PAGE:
Diabetes Insipidus: Prognosis and Life Span

Medically Reviewed by Michael Dansinger, MD on June 15, 2024
4 min read

Diabetes insipidus (DI) is a rare disorder that differs greatly from the famili­ar type 2 and type 1 diabetes. DI happens when your body lacks enough hormones to signal to your kidneys to hang on to the right amount of water.

As a result, your body loses too much water through your urine. That makes you severely thirsty. The name of the condition comes from the word “insipid,” to describe the watery pee. DI is also called water diabetes.

Diabetes insipidus usually doesn’t cause serious problems. Adults rarely die from it as long as they drink enough water. But the risk of death is higher for infants, seniors, and those who have mental illnesses. That may be because they have trouble recognizing their thirst, or they can’t do anything about it.

The average person gets rid of 1-2 quarts of urine per day. People with DI can pee 3-20 quarts a day. This condition is called polyuria. The huge output of urine can make you dangerously dehydrated. It also can knock out the balance of electrolytes sodium and potassium that you need for your nerves to work well.

There are four types of diabetes insipidus. Each can have different causes, treatments, and long-term outlook. In most cases, you can manage the condition well with your doctor’s care.­

This is when your body doesn’t make enough of a hormone called vasopressin. You need it to keep the amount of fluids in your body in balance.

A common cause behind central DI is head injury, specifically damage to the part of the brain that makes vasopressin or to the nearby pituitary gland, where the hormone is stored.

That can happen after an infection, surgery, tumor, or for other reasons.

Some babies can be born with central DI because of genetic disorders.

A low-sodium (salt) diet may be enough to treat some mild or moderate cases of central diabetes insipidus. A main first goal of treatment is to help you get more sleep that’s interrupted by repeated trips to the bathroom.

For others, a man-made hormone called desmopressin works well to replace or boost your missing vasopressin. Desmopressin pills are the preferred form of treatment, although the hormone can be taken as a shot or nasal spray too. While using desmopressin, you must take the correct dose and regulate your fluid intake. Too many fluids can cause headaches, dizziness, bloating, and dangerously low sodium levels. The treatment can control your symptoms like dehydration, weight loss, high fevers, or crankiness. But it isn’t a cure.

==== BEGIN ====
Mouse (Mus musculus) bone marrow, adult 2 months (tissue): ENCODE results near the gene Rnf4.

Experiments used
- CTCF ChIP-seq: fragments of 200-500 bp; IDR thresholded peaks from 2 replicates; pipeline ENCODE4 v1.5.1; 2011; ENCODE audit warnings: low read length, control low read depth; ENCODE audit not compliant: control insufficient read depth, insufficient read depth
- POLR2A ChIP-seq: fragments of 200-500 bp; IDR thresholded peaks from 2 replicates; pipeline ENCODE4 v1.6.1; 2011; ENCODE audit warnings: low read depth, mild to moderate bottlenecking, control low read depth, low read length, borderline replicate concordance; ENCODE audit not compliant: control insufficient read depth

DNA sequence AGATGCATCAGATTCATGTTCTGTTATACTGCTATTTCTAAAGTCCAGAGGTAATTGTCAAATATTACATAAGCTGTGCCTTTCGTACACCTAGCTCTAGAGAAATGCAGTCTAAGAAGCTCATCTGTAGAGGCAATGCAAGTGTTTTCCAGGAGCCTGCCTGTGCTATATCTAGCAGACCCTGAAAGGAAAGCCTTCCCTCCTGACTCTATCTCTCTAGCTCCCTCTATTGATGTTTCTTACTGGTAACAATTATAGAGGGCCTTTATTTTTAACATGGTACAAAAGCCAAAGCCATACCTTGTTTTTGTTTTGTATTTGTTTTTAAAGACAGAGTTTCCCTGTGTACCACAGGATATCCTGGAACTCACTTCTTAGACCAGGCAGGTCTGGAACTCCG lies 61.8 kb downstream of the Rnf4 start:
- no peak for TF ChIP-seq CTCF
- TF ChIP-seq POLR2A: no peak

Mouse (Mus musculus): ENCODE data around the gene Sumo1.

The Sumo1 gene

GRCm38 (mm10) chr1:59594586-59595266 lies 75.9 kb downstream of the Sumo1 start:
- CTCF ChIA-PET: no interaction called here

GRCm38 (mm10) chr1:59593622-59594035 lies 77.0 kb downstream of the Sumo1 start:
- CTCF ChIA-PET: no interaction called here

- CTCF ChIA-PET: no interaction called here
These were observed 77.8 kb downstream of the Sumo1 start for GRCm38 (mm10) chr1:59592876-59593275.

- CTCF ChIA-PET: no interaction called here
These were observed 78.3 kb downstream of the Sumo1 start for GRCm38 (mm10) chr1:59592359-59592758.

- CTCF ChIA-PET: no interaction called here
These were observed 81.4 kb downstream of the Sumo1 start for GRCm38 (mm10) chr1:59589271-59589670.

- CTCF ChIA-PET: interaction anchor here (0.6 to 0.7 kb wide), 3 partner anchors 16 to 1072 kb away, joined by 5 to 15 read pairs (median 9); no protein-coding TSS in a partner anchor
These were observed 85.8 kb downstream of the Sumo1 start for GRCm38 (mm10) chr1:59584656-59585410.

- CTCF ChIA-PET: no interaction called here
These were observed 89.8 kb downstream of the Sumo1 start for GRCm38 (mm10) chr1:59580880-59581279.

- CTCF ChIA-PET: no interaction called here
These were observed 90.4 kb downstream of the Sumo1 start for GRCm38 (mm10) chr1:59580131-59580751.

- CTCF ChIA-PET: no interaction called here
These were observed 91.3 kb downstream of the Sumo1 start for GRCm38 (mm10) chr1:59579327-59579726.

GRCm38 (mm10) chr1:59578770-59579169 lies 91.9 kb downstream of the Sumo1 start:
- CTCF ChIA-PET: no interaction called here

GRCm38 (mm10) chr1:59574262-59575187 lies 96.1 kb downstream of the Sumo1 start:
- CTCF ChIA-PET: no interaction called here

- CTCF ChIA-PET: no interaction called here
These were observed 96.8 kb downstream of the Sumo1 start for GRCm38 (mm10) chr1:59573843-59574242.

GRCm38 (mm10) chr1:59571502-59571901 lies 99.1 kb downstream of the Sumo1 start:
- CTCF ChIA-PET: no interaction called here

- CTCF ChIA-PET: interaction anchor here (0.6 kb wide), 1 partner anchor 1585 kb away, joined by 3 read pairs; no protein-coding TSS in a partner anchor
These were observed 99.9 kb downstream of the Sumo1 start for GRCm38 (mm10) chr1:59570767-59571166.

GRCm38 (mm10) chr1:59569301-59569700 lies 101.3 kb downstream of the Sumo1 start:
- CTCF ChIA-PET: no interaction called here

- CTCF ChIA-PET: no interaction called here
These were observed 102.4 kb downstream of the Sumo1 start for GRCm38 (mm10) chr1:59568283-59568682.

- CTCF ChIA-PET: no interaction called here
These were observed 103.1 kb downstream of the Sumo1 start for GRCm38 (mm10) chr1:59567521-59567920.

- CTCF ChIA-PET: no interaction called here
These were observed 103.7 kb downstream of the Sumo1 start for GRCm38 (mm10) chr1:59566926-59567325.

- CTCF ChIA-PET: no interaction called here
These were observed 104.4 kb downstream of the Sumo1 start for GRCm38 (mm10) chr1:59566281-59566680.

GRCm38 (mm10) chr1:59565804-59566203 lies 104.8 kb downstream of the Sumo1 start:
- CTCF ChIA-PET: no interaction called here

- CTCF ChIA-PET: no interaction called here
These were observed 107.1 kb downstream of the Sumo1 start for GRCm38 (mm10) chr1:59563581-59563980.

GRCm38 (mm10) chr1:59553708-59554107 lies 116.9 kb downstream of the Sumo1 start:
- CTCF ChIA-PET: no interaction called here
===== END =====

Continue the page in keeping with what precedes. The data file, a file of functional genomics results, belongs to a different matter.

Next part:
You can be born with this condition or get it later in life. Newborns may not get enough nutrition to grow and thrive. Their bladder or kidneys can get infected often. Over time, that can cause the kidneys to fail. But with the right treatment, babies with nephrogenic DI can live a normal life span with few complications.

If your nephrogenic DI wasn’t hereditary, it may have been caused by:

Addressing the root causes of your nephrogenic DI can give you a good prognosis and sometimes even make the condition go away. Diuretics, aspirin, or ibuprofen may help limit how much you pee or help your kidneys flush out fluids from your body.

Researchers have not found a good treatment for this condition. It can result from an injury or a flaw in the brain’s hypothalamus, which controls thirst. Certain drugs or mental illnesses also can cause it. Dipsogenic DI can make you drink uncontrollably to quench your thirst.

Treating any mental disorder that’s causing it may help. For others, ice chips, sprays, and mouthwashes may ease the dry mouth and the thirst. One possible danger is water intoxication, which can be deadly.

This can happen to many women during the last 3 months of pregnancy. Common symptoms include extreme thirst and urination. Gestational DI can be caused by hormonal changes or because an enzyme in the womb breaks down vasopressin, which helps regulate your body fluids.

Carrying two or more babies raises your chances for getting it. But any problems tend to be mild, and they usually go away within weeks after delivery.

For all forms of diabetes insipidus, the biggest concerns are dehydration and electrolyte imbalances. Keep a watch for symptoms of those problems, including:

With treatment and your doctor’s guidance, you likely can live safely with most forms of diabetes insipidus.